"Charcloth, Firesteel and Flint" is obviously a less comical take on the subject, and returns to the recurrent theme in Sirenia of supernatural beings linked fundamentally to disasters or acts of violence.
The second story I liked even better. Called "Shipwrecks Above", it links the vampire myth with the myth of sirens. It explores a sense of entitlement felt by abusers that seems to be an important theme in Caitlin's work. I was reminded of recent discussions on The Howard Stern Show of MacKenzie Phillips' sexual relationship with her father and Robin Quivers', who had also been sexually abused by her father, describing the full access a father has to his daughter. That these guys are psychologically twisted into seeing opportunities with their kids--Howard Stern's been talking lately how he feels men who commit violence towards women are used to be being rewarded for efforts they make because it's the system they were taught by their parents, and they're frustrated when the women they desire don't bestow a reward corresponding to the labour they've put as collateral. Stern didn't put it this way, but to me this seems indicative of sociological damage inflicted by capitalism--the hardwired idea that a hard day's work is compensated by pay. It reminds me of how Michael Moore's been saying lately that capitalism is antithetical to democracy--its presumption of rights to responses to stimuli often conflict with the democratic ideal of everyone's equal right to happiness in society.
But back to "Shipwrecks Above"--again, it shows an abuser creating, through his abuse, another abuser, or creature like him. The aesthetic of this piece is particularly nice, just the use of words like "strigoi" and "Carpathian"* conjure the texture of Dracula and the mixture with the imagery of sea life creates a great sensual cocktail.
With breakfast to-day, I watched the second or third episode of Twin Peaks (depending on whether you count the pilot), the second one directed by David Lynch. His episodes are so much greater than the others, and they always leave me unenthusiastic to watch the next non-Lynch episode. To-day I was reflecting on how one of the things that set them apart is his talent for stepping back--audiences like to figure things out on their own. It's like Gavin Elster in Vertigo--the best way to manipulate people is to let them feel like they're manipulating themselves. So the episode begins with a static camera remaining all through the episode credits on the Horne family's dinner--no character is really given central focus, except a slight suggestion of Ben Horne's POV by putting him closest to the camera with a slight over-the-shoulder angle. So we're invited to make our own conclusions about Ben, Johnny, Sylvia and Audrey--a main character on the show, Audrey's incredibly never focused on in this scene. We stop thinking about what the episode is or is going to be, and we sort of glean this is a drab family ritual that Sylvia forces them to go through in some vain attempt at creating a real family dynamic. When Ben's brother Jerry bursts through the doors, we instinctively feel better at the injection of warmth that is his and Ben's relationship. And all this to help establish Ben, who's been positioned as a potential villain on the show at this point. This fits also with the tapestry of multifaceted humanity which is partially the essential nature of Twin Peaks.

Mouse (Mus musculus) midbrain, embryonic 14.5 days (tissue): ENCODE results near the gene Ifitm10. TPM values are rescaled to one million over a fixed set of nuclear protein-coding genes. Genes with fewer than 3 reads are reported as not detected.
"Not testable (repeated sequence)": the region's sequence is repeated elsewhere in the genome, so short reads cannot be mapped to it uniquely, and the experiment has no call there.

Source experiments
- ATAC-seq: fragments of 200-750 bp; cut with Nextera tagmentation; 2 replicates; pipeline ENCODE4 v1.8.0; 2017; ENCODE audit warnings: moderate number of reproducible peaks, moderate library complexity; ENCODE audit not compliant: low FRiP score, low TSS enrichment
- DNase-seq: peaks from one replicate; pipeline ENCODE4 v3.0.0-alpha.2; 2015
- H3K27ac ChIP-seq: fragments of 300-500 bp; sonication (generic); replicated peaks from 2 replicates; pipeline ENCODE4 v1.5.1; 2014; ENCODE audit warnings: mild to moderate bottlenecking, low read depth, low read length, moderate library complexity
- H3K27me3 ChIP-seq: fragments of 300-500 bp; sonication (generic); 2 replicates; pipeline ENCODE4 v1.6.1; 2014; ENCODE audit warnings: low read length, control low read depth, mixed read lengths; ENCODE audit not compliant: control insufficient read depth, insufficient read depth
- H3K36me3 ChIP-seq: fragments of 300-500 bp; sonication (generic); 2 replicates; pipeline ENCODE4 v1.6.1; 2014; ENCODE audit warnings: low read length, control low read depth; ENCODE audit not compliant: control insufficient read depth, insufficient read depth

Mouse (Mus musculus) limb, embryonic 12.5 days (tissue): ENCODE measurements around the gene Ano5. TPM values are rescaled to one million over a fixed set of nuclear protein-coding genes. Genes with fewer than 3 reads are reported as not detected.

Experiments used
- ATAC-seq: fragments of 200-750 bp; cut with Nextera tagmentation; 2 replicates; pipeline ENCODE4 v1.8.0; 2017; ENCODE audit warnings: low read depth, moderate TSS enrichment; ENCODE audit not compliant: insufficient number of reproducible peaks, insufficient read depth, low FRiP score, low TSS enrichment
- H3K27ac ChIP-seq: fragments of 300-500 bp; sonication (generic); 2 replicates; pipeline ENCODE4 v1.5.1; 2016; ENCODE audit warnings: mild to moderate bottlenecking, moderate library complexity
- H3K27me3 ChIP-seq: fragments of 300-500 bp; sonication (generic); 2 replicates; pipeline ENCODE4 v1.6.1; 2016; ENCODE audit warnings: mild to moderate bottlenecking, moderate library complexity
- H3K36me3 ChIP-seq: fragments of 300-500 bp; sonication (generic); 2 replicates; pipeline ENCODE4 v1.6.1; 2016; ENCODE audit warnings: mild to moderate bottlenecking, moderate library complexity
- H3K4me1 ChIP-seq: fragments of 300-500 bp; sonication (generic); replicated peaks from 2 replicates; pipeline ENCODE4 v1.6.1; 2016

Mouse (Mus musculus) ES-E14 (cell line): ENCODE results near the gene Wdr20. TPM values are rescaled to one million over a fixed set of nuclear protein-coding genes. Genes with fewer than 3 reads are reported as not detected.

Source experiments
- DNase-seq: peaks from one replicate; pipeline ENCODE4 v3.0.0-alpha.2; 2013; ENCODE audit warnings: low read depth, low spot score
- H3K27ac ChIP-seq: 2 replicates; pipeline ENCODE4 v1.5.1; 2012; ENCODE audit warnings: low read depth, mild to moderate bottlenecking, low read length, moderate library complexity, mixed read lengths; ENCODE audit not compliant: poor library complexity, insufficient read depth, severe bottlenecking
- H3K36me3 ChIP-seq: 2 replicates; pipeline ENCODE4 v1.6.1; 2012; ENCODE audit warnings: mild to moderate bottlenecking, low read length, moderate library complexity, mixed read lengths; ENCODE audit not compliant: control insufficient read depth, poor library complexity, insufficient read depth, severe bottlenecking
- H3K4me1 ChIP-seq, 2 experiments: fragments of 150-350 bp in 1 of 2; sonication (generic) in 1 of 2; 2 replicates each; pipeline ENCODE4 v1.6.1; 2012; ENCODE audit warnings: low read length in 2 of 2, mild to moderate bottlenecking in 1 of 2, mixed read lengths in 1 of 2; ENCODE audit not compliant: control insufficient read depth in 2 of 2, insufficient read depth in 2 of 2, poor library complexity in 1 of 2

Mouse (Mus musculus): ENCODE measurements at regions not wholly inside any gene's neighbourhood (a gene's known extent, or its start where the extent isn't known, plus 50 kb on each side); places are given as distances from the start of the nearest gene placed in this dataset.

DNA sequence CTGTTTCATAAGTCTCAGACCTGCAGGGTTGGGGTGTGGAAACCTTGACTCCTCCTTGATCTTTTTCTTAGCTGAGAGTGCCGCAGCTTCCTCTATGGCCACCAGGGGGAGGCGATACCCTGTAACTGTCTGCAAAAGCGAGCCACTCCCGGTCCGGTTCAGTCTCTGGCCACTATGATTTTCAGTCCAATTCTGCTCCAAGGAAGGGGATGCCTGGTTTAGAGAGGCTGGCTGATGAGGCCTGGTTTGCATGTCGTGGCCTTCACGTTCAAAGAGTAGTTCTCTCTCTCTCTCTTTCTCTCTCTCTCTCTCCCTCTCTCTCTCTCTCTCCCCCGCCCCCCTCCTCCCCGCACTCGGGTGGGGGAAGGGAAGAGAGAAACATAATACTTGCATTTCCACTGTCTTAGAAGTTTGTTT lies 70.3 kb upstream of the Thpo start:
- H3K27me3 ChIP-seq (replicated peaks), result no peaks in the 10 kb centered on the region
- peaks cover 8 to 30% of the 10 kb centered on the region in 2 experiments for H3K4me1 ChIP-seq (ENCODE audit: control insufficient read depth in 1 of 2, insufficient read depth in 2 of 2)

Audrey's conversation with Donna at the RR is another highlight of subtle characterisation--Audrey putting her face close to Donna's when she tells her "Agent Cooper likes his coffee black" gives us superficial subtlety--Audrey and Donna giggle because they both know Audrey's telling Donna she likes Agent Cooper without explicitly saying it. It's a game of unintentionally revealed romantic motives that aren't truly unintentional--it lets Donna in, and in a way, let's "us" in, and we warm to the situation.
Then Audrey gets up and starts to dance. It's strange, and it puts Donna off--Donna's no longer allowed in, she doesn't quite understand what Audrey's up to, and Audrey knows this too. She's distancing herself from Donna after hinting at a darker relationship with her own father. This is Audrey the manipulator's defence mechanism, but also, I think, it's Audrey saying to Donna, "Hey, this girl you were laughing easily with a moment ago is actually far stranger than you can imagine."
My tweets from last night;
I don't know what anyone really wants.
Familiar faces peer across a bean.
Vegetables and legumes cruise the old haunts.
Somehow a brunette stripper made the scene.
*Apologies to anyone living in or near the Carpathian Mountains. Sorry, you're stuck with Dracula flavour.